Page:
March 1st, 2007
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Keywords: sex work, Empower, human rights
Empower is a Thai NGO founded in 1985 with offices in Bangkok, Pattaya, Mae Sai, and Chiang Mai. Empower has a political voice advocating for recognition of women in the entertainment industry and to legitimize their career choices. (Prostitution is illegal in Thailand). Empower also provides education and resources for sex workers including English language training, HIV/AIDS awareness, and free condom distribution programs to accompany their outreach. Empower works with adult sex workers and has an anti-human trafficking stance. (at right: keeping up on the news at empower)
My time with Empower consisted of an initial vetting of my intentions, a discussion by the women as to what I could report on, followed by a series of interviews, some time spent at their facility observing the community and educational resources, and a final night–Valentine’s Day–out with Empower women to distribute Empower-branded condoms to many of the bars where they or their associates work. (at left: learning english can be fun)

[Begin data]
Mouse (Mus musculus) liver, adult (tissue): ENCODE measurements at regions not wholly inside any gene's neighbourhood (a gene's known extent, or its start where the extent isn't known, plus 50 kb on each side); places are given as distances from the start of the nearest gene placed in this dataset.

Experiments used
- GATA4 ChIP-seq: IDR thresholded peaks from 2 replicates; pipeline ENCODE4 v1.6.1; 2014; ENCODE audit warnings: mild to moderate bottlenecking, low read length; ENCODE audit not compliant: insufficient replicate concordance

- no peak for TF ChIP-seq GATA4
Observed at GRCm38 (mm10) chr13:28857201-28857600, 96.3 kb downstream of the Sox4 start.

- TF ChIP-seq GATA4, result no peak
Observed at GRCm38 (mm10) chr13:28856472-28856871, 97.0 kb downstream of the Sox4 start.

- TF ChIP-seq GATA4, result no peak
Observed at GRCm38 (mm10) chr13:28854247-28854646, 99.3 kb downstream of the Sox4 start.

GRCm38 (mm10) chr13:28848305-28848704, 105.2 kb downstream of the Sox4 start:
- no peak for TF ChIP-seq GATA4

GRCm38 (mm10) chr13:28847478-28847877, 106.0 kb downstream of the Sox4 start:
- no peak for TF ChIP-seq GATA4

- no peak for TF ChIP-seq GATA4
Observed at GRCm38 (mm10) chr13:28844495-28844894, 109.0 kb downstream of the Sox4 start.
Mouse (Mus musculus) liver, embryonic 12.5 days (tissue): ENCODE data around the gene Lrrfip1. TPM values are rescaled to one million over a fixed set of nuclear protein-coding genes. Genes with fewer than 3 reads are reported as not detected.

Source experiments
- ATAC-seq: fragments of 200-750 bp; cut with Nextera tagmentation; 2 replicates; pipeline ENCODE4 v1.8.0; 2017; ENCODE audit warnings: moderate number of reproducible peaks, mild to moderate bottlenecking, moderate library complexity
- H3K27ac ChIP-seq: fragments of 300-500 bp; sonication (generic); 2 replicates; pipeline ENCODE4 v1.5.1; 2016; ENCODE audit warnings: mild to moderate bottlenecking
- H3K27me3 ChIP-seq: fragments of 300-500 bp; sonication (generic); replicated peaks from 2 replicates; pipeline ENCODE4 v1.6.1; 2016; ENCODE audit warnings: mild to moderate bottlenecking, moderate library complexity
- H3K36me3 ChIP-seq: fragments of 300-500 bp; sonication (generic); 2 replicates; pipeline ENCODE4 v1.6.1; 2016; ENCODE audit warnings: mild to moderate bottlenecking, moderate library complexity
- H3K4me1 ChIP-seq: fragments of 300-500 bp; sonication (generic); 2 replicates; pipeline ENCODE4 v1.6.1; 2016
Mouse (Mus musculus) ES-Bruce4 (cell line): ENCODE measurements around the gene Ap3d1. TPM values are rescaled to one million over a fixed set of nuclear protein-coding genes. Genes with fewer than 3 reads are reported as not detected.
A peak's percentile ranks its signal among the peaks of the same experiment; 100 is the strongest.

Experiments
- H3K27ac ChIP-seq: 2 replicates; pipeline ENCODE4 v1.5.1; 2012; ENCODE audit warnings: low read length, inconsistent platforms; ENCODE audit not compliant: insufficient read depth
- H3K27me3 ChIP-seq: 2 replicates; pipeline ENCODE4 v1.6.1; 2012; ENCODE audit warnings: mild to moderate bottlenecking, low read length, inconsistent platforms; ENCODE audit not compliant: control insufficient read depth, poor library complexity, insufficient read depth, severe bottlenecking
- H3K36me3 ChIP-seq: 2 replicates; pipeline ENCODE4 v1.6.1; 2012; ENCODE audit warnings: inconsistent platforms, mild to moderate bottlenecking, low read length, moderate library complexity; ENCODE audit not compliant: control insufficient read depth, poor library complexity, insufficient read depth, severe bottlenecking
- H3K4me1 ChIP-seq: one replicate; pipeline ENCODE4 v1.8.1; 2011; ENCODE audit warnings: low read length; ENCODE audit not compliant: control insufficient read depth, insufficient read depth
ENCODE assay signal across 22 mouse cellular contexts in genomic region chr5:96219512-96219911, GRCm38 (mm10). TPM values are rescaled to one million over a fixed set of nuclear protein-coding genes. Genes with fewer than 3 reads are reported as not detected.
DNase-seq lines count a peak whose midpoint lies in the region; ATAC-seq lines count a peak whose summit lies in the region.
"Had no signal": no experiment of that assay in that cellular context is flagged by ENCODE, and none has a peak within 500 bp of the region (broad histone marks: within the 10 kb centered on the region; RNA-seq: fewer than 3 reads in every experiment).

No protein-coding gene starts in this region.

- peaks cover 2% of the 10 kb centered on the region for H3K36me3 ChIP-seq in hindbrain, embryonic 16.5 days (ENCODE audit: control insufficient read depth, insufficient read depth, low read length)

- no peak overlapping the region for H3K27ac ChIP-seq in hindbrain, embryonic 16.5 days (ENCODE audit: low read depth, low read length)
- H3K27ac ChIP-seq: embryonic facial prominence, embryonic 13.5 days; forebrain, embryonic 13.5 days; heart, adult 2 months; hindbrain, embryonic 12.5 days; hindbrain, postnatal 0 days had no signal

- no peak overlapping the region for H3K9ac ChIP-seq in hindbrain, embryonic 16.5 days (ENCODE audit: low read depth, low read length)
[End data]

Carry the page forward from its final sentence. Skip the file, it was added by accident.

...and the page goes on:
In Chiang Mai, according to Empower members, the social and economic structure of sex work is as follows:
• Street Girl: ostensibly works freelance from the street
• Bar Girls: ostensibly works freelance in their bar of choice. These positions are often very social; girls will wait for clients to arrive, will engage them in conversation, will encourage the client to buy drinks from which the girl may receive a commission, the girl may also be paid an hourly wage, the girl is free to make her own arrangement for a ‘date’, if the client takes the girl from the bar there may be a ‘bar fine’ intended to compensate the bar owner for the loss of a worker for the evening. Bar girls may be university students, mothers (married or single), or illegal immigrants.
• Karaoke Bar Girl: A similar arrangement as the bar girl but with more job responsibilities/structure at the place of employment. Karaoke bar girls tend to be able to exact higher fees for their sex work.